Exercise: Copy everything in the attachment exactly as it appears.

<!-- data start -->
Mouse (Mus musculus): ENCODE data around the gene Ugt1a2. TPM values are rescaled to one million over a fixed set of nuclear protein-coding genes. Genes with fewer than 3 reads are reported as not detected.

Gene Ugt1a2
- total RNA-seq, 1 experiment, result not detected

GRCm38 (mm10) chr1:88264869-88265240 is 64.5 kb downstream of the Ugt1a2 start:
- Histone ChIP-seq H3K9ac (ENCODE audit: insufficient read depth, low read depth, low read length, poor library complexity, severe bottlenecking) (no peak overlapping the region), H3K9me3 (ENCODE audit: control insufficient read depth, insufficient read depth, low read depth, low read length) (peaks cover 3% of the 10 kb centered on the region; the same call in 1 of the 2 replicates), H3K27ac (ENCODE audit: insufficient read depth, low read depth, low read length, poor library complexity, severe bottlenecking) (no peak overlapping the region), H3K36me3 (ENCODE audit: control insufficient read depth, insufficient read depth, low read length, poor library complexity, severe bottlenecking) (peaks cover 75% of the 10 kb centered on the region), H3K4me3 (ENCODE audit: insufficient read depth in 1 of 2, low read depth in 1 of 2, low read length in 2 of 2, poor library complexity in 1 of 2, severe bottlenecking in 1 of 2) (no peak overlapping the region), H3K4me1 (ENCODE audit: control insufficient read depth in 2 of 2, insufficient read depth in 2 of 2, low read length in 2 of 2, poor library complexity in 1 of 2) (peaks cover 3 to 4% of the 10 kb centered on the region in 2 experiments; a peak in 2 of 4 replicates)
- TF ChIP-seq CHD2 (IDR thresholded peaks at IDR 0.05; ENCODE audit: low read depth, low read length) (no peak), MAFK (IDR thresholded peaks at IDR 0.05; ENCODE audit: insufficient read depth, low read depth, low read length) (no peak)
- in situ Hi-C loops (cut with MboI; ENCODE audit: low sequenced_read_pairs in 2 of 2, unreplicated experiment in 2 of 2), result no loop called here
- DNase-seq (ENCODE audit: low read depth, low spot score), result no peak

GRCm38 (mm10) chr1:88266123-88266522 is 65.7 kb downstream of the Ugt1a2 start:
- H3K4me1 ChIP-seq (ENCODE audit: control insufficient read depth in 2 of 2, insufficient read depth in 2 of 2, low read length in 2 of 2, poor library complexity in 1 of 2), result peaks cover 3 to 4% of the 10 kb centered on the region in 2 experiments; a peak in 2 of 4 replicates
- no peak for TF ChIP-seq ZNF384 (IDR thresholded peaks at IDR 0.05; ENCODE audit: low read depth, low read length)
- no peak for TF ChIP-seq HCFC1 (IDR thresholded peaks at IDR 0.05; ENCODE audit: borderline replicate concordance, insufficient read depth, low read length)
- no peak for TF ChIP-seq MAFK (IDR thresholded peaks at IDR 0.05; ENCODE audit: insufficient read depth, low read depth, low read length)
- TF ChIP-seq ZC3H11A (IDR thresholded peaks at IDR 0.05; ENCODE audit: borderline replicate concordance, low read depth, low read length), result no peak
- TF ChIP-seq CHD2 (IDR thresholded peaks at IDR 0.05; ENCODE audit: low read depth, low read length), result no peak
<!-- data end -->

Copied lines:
Mouse (Mus musculus): ENCODE data around the gene Ugt1a2. TPM values are rescaled to one million over a fixed set of nuclear protein-coding genes. Genes with fewer than 3 reads are reported as not detected.

Gene Ugt1a2
- total RNA-seq, 1 experiment, result not detected

GRCm38 (mm10) chr1:88264869-88265240 is 64.5 kb downstream of the Ugt1a2 start:
- Histone ChIP-seq H3K9ac (ENCODE audit: insufficient read depth, low read depth, low read length, poor library complexity, severe bottlenecking) (no peak overlapping the region), H3K9me3 (ENCODE audit: control insufficient read depth, insufficient read depth, low read depth, low read length) (peaks cover 3% of the 10 kb centered on the region; the same call in 1 of the 2 replicates), H3K27ac (ENCODE audit: insufficient read depth, low read depth, low read length, poor library complexity, severe bottlenecking) (no peak overlapping the region), H3K36me3 (ENCODE audit: control insufficient read depth, insufficient read depth, low read length, poor library complexity, severe bottlenecking) (peaks cover 75% of the 10 kb centered on the region), H3K4me3 (ENCODE audit: insufficient read depth in 1 of 2, low read depth in 1 of 2, low read length in 2 of 2, poor library complexity in 1 of 2, severe bottlenecking in 1 of 2) (no peak overlapping the region), H3K4me1 (ENCODE audit: control insufficient read depth in 2 of 2, insufficient read depth in 2 of 2, low read length in 2 of 2, poor library complexity in 1 of 2) (peaks cover 3 to 4% of the 10 kb centered on the region in 2 experiments; a peak in 2 of 4 replicates)
- TF ChIP-seq CHD2 (IDR thresholded peaks at IDR 0.05; ENCODE audit: low read depth, low read length) (no peak), MAFK (IDR thresholded peaks at IDR 0.05; ENCODE audit: insufficient read depth, low read depth, low read length) (no peak)
- in situ Hi-C loops (cut with MboI; ENCODE audit: low sequenced_read_pairs in 2 of 2, unreplicated experiment in 2 of 2), result no loop called here
- DNase-seq (ENCODE audit: low read depth, low spot score), result no peak

GRCm38 (mm10) chr1:88266123-88266522 is 65.7 kb downstream of the Ugt1a2 start:
- H3K4me1 ChIP-seq (ENCODE audit: control insufficient read depth in 2 of 2, insufficient read depth in 2 of 2, low read length in 2 of 2, poor library complexity in 1 of 2), result peaks cover 3 to 4% of the 10 kb centered on the region in 2 experiments; a peak in 2 of 4 replicates
- no peak for TF ChIP-seq ZNF384 (IDR thresholded peaks at IDR 0.05; ENCODE audit: low read depth, low read length)
- no peak for TF ChIP-seq HCFC1 (IDR thresholded peaks at IDR 0.05; ENCODE audit: borderline replicate concordance, insufficient read depth, low read length)
- no peak for TF ChIP-seq MAFK (IDR thresholded peaks at IDR 0.05; ENCODE audit: insufficient read depth, low read depth, low read length)
- TF ChIP-seq ZC3H11A (IDR thresholded peaks at IDR 0.05; ENCODE audit: borderline replicate concordance, low read depth, low read length), result no peak
- TF ChIP-seq CHD2 (IDR thresholded peaks at IDR 0.05; ENCODE audit: low read depth, low read length), result no peak